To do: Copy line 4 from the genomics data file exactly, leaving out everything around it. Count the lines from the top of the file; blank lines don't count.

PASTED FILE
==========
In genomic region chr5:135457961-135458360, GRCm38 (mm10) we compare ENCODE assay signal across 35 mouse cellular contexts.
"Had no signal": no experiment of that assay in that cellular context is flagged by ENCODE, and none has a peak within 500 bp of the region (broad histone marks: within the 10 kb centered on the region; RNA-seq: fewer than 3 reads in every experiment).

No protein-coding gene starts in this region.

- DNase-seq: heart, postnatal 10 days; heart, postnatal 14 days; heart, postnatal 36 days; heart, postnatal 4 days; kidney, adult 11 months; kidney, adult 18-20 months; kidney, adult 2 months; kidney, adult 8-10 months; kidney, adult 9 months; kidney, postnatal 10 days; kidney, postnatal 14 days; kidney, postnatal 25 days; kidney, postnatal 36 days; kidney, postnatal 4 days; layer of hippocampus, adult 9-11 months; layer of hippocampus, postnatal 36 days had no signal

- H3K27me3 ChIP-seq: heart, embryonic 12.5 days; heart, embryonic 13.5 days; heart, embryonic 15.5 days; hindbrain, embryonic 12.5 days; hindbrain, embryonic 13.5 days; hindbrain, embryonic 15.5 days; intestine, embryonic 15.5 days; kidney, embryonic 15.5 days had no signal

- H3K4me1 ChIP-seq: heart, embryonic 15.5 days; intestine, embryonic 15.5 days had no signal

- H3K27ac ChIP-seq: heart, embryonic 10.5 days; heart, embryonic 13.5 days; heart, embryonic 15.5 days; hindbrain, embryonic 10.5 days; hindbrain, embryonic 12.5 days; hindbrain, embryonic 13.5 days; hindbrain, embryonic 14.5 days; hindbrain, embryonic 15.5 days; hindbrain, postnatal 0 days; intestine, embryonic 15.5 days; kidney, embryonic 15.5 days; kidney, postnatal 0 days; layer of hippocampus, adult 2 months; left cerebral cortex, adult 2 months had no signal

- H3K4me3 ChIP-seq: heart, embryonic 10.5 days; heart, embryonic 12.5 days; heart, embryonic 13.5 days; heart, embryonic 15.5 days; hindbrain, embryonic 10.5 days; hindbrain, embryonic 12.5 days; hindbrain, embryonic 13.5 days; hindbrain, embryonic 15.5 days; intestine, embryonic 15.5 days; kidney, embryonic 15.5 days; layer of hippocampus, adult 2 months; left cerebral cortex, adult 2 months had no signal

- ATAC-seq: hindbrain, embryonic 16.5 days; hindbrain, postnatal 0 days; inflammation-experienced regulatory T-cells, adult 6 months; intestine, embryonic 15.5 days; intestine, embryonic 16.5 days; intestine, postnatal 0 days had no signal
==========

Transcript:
- DNase-seq: heart, postnatal 10 days; heart, postnatal 14 days; heart, postnatal 36 days; heart, postnatal 4 days; kidney, adult 11 months; kidney, adult 18-20 months; kidney, adult 2 months; kidney, adult 8-10 months; kidney, adult 9 months; kidney, postnatal 10 days; kidney, postnatal 14 days; kidney, postnatal 25 days; kidney, postnatal 36 days; kidney, postnatal 4 days; layer of hippocampus, adult 9-11 months; layer of hippocampus, postnatal 36 days had no signal